Another example is described in U.S. Pat. No. 5,583,402 issued to Moisin et al. on Dec. 10, 1996 and entitled “Symmetry Control Circuit and Method.” This patent also teaches a dimming interface circuit designed to be connected to either a DC control voltage or a pulse-width modulated voltage signal. As was the case with the '188 patent, this patent fails to teach or suggest the use of circuits designed to limit currents and voltages present in the dimming ballast when an AC power source is connected.
Two additional examples of dimming control interfaces are described in U.S. Pat. No. 5,089,751 issued to Wong et al. on Feb. 18, 1992 and entitled “Fluorescent Lamp Controllers with Dimming Control,” and U.S. Pat. No. 5,003,230 issued to Wong et al. on Mar. 26, 1991 and entitled “Fluorescent Lamp Controllers with Dimming Control.” Neither of these patents teach a dimming control interface that includes protection from connection of the dimming input terminals to an external AC power source.
In addition, there are two known commercial dimming control interfaces. A portion of a one such prior-art dimming control interface circuit is shown in FIG. 1. A small-signal PNP transistor Q1 is connected to a biasing circuit (not shown) so that the transistor will supply about 400 μA current to a shunt controller (not shown) connected between control input terminals J1 and J2. A zener diode D1 prevents the voltage between terminals J1 and J2 from rising above about 10 V if no shunt controller is connected to the circuit. An isolated coupling circuit (not shown) may be connected between terminals J3 and J5. The isolated coupling circuit sends a dimming control signal to a ballast inverter circuit (not shown). A resistor R1 provides protection for the interface circuit if the control terminals should accidentally be connected to a low voltage source such as a 24 VAC control line. R1 typically has a value of about 1 kΩ, so the 0.4 V voltage drop due to the 400 μA current is small in comparison with 10 V, and can be compensated for. It is impractical to make R1 large enough in value to withstand ac power line voltages because the voltage that would then be dropped across it due to the 400 μA current would be large in comparison with 10 V.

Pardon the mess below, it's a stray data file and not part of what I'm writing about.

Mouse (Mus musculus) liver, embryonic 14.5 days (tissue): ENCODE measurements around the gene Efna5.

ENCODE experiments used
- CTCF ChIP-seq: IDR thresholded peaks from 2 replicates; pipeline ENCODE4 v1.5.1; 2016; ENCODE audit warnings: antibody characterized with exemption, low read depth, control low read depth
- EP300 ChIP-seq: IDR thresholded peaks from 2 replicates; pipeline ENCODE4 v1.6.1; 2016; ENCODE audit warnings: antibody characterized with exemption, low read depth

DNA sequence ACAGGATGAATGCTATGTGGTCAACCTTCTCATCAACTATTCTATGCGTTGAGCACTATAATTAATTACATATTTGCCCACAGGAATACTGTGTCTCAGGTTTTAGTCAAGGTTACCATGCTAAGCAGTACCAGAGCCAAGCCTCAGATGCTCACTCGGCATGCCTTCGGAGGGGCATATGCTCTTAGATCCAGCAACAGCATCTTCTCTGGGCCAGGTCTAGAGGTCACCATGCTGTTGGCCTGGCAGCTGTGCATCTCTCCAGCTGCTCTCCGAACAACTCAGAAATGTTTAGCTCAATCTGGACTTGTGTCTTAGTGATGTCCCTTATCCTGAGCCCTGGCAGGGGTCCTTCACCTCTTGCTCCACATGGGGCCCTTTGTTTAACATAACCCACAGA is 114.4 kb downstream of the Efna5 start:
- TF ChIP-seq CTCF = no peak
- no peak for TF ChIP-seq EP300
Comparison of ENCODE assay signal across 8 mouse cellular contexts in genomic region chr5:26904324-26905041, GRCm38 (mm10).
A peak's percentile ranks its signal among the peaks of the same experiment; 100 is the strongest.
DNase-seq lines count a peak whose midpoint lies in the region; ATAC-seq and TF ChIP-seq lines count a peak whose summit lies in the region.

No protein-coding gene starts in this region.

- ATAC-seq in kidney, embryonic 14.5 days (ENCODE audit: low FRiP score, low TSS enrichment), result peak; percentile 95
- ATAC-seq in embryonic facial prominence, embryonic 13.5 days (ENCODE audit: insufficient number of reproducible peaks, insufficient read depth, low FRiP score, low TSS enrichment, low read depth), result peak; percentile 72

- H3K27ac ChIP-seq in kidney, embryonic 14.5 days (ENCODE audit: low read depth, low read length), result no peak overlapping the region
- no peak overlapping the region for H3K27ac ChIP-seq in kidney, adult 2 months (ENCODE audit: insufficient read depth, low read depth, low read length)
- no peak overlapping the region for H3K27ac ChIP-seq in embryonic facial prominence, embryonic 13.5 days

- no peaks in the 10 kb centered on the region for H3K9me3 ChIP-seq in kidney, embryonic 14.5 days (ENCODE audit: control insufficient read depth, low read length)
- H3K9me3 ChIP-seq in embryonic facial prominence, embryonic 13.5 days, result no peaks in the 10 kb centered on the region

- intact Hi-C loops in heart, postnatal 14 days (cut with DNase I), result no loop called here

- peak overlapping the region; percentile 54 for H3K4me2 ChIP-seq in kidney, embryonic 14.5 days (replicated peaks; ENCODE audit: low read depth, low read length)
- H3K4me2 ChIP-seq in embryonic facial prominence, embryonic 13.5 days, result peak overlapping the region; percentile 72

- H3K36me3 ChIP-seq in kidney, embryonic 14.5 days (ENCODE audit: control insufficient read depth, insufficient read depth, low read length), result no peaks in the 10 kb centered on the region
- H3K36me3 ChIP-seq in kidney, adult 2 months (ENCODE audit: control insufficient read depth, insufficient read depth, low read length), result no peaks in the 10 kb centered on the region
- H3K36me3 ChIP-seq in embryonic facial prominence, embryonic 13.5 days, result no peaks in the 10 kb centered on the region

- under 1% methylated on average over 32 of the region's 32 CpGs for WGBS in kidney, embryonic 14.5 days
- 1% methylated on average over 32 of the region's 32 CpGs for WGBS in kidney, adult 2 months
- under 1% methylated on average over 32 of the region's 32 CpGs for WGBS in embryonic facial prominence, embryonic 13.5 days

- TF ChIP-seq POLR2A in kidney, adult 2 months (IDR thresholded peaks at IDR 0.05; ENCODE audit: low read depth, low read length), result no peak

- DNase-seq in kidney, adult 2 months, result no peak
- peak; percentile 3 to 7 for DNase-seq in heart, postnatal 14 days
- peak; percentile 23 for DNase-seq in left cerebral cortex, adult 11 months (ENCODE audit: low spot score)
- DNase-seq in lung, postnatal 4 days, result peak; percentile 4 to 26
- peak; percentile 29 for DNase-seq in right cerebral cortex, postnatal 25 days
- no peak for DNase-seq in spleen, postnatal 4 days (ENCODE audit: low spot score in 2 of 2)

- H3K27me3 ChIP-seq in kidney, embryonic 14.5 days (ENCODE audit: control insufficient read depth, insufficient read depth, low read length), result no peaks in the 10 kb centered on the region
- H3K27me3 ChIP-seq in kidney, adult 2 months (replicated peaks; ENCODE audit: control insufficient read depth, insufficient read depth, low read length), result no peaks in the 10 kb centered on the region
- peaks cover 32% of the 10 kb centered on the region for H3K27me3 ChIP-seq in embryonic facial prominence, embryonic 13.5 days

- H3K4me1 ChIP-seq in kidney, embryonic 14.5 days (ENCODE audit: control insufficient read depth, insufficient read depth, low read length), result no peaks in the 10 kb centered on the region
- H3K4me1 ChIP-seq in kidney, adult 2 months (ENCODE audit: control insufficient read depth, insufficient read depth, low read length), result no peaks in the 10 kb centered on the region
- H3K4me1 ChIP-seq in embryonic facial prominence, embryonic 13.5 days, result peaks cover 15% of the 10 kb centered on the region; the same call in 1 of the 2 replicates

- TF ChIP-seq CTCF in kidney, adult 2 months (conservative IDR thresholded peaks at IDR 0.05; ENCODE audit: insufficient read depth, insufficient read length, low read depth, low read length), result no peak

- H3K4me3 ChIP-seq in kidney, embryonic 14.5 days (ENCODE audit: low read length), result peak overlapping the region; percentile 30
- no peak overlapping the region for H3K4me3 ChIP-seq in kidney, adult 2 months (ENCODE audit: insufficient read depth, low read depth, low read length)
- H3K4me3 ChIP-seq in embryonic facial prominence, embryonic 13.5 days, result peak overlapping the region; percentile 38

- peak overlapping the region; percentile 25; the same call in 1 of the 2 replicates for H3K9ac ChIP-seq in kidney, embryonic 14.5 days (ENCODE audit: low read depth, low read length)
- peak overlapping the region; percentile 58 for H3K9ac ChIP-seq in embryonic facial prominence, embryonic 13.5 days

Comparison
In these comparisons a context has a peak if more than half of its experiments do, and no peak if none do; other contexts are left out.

A portion of another commercial dimming control interface is shown in FIG. 2. A floating 12 V dc power supply (not shown) is connected between terminals J14 and J15, with the positive terminal connected to J14. Resistors R2 and R3 have a value of 10 kΩ. They supply current to control input terminal J11 through a high voltage diode D2. A high-voltage N-Channel power MOSFET transistor Q2 is biased on by resistors R2 and R3 when terminal J11 is positive with respect to J12, which is the case during normal operation. During normal operation, the voltage between terminals J13 and J15 is about 0.6 V less than the voltage between terminals J11 and J12. The voltage between terminals J13 and J15 is coupled to a regulator circuit consisting of an operational amplifier U1, resistors, R4, R5 and R6, a capacitor, C1, and a current sensor circuit 10. The input terminals of an optocoupler (not shown) are connected between terminals J16 and J15. The current sensor provides a signal that is proportional to the lamp current. This signal provides negative feedback even though it is connected to the positive terminal of U1 because the optocoupler is connected to the ballast inverter (not shown) in a way that decreases lamp current when the input current to the optocoupler increases.